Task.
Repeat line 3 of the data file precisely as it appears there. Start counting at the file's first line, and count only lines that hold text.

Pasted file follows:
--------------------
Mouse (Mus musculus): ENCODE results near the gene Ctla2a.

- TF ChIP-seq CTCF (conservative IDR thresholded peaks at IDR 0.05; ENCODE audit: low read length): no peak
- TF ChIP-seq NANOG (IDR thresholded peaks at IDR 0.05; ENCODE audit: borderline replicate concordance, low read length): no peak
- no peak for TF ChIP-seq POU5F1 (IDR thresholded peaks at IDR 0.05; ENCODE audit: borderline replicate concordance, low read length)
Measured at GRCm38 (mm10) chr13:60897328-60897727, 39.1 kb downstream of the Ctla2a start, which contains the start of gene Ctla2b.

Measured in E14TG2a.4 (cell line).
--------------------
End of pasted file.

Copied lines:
- TF ChIP-seq NANOG (IDR thresholded peaks at IDR 0.05; ENCODE audit: borderline replicate concordance, low read length): no peak